Her admonition begins to push House past his the denial, anger, bargaining, and depression to a reluctant acceptance (although it still takes a while to work past his manipulation reflexes). And when Wilson ultimately comes to him with a change of heart, now willing to live longer, just for him, House is finally able to step into Wilson’s shoes and accept his decision to die sooner rather than later. A rare moment of maturity, House is willing to come out of himself enough to be selfless for Wilson.

But as often happens in House’s life, his recklessness catches up with him. Nailed by the hospital attorney, Foreman, and his parole officer for vandalizing the hospital by his hockey ticket act-out, House is found in violation of his parole. He will spend Wilson’s final months behind bars—unable to be there when he finally can be.

What a tragic turn of events leading us to the series finale next week. Veteran House writers Garrett Lerner, Russel Friend and David Foster hit it out of the park (don’t they always?) in an intense, emotional episode, fitting for the penultimate outing of this series that has kept us engaged, debating and discussing for lo these eight years. Robert Sean Leonard and Hugh Laurie make Wilson and House’s emotional anguish real.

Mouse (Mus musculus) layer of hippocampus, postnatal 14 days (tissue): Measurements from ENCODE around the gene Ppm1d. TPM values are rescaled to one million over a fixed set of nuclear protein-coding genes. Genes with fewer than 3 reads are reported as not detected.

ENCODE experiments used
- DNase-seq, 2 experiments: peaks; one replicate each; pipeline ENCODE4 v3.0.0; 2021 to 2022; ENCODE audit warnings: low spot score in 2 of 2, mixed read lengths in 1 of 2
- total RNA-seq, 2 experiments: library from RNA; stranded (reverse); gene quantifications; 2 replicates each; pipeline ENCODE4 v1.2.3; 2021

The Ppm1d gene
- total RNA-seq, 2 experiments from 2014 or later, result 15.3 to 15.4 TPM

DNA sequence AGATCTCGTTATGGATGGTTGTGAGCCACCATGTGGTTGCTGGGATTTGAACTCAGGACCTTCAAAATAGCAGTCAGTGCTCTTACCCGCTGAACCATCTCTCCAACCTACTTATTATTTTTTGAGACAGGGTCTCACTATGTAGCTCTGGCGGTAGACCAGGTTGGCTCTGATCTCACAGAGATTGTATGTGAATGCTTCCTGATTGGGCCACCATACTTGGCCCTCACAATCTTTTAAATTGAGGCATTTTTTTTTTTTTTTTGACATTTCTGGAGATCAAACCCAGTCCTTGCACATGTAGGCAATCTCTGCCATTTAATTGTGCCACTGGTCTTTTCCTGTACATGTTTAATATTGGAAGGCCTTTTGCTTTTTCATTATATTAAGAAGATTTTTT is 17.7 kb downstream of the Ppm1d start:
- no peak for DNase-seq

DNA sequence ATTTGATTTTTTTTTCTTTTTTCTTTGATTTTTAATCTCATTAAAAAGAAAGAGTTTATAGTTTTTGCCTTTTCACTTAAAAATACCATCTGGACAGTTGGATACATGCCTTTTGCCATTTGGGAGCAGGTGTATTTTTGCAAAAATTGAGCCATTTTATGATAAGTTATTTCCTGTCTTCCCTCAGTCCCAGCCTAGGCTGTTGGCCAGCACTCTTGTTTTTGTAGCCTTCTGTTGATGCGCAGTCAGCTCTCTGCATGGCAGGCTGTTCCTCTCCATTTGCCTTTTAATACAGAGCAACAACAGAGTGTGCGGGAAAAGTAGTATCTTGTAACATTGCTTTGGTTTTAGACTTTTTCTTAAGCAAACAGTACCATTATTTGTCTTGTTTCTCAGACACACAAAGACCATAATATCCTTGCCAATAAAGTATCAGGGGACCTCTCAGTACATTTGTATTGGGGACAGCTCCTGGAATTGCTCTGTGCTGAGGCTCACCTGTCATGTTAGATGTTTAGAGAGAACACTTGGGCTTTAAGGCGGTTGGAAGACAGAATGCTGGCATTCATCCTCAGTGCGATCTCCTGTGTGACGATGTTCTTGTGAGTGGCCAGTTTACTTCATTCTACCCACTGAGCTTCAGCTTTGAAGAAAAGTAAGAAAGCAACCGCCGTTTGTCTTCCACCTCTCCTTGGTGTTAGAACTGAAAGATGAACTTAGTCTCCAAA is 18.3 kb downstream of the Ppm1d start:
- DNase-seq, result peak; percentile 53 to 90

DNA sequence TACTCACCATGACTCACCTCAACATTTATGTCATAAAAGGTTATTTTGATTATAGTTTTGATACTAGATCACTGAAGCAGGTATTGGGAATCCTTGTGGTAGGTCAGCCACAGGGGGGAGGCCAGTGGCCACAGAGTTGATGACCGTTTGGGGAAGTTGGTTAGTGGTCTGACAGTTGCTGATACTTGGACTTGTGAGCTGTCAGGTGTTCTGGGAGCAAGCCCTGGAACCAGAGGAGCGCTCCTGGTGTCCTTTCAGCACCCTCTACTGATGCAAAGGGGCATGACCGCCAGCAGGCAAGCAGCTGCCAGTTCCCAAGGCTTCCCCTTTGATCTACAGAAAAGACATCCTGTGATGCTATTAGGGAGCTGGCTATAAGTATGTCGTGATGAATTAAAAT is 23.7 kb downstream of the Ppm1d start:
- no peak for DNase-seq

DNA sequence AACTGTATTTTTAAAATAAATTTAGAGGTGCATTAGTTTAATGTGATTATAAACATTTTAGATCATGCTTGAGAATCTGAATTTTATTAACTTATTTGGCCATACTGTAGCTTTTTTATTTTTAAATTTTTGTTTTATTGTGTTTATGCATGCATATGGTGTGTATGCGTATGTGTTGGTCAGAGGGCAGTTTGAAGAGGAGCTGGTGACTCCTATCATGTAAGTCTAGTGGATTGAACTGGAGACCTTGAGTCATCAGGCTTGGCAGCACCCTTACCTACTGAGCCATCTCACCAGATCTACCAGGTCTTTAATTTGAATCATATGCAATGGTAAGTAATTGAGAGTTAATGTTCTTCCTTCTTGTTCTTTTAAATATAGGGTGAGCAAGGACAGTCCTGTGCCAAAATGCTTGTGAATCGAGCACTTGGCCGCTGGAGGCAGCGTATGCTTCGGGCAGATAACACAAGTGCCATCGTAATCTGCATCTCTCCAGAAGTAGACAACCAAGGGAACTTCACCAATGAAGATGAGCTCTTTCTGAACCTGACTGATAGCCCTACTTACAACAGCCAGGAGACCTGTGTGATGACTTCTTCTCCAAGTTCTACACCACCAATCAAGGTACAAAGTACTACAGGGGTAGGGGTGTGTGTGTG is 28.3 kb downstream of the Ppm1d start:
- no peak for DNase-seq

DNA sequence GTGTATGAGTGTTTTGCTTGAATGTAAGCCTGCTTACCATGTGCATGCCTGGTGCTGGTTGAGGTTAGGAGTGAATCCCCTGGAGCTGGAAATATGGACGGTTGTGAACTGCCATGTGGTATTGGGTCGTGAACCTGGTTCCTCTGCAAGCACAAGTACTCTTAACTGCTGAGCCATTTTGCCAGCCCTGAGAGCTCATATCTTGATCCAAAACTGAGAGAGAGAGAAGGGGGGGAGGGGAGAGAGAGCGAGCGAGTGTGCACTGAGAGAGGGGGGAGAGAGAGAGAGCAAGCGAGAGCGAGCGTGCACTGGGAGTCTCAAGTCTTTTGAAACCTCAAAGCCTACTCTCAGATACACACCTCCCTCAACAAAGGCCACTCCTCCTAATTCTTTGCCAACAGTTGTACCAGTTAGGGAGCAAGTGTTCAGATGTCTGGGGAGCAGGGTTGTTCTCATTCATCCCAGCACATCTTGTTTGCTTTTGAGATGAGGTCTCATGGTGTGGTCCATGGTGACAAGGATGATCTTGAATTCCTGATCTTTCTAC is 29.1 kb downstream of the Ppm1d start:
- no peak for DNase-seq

Over the next weeks, we, too, will go through the stages of loss; many of us have already begun. House has been part of our lives for eight seasons; we’ve seen him go through a lot over those years, and as we both dread and anticipate next week’s series finale, we can only hope that House and Wilson will find a way to spend Wilson’s final days together: till death do they part.

And if “Holding On” caught me teary eyed, the promo for the series finale just about killed me. I can’t imagine what they’ve got planned, but it does not look good for House.

I will try to post an article each day as we count down to the House series finale. So check back daily (or follow me on Twitter) as I take the opportunity to reflect on eight seasons of House, M.D., its stars, creative team and, of course, you, dear readers!

Next Monday night, I will host the final House LiveChat Event—a finale viewing party—right here on Blogcritics. Join us at 8:00 p.m. ET. We’ll watch the FOX retrospective together and then stay for the finale and beyond as we say farewell to the House gang. More details later in the week, so please stay tuned!

The House season finale airs next Monday at 9:00 p.m. ET on FOX following a one-hour retrospective on eight years of House, M.D.

About Barbara Barnett

Barbara Barnett is Publisher/Executive Editor of Blogcritics, (blogcritics.org). Her Bram Stoker Award-nominated novel, called "Anne Rice meets Michael Crichton," The Apothecary's Curse The Apothecary's Curse is now out from Pyr, an imprint of Prometheus Books. Her book on the TV series House, M.D., Chasing Zebras is a quintessential guide to the themes, characters and episodes of the hit show. Barnett is an accomplished speaker, an annual favorite at MENSA's HalloWEEM convention, where she has spoken to standing room crowds on subjects as diverse as "The Byronic Hero in Pop Culture," "The Many Faces of Sherlock Holmes," "The Hidden History of Science Fiction," and "Our Passion for Disaster (Movies)."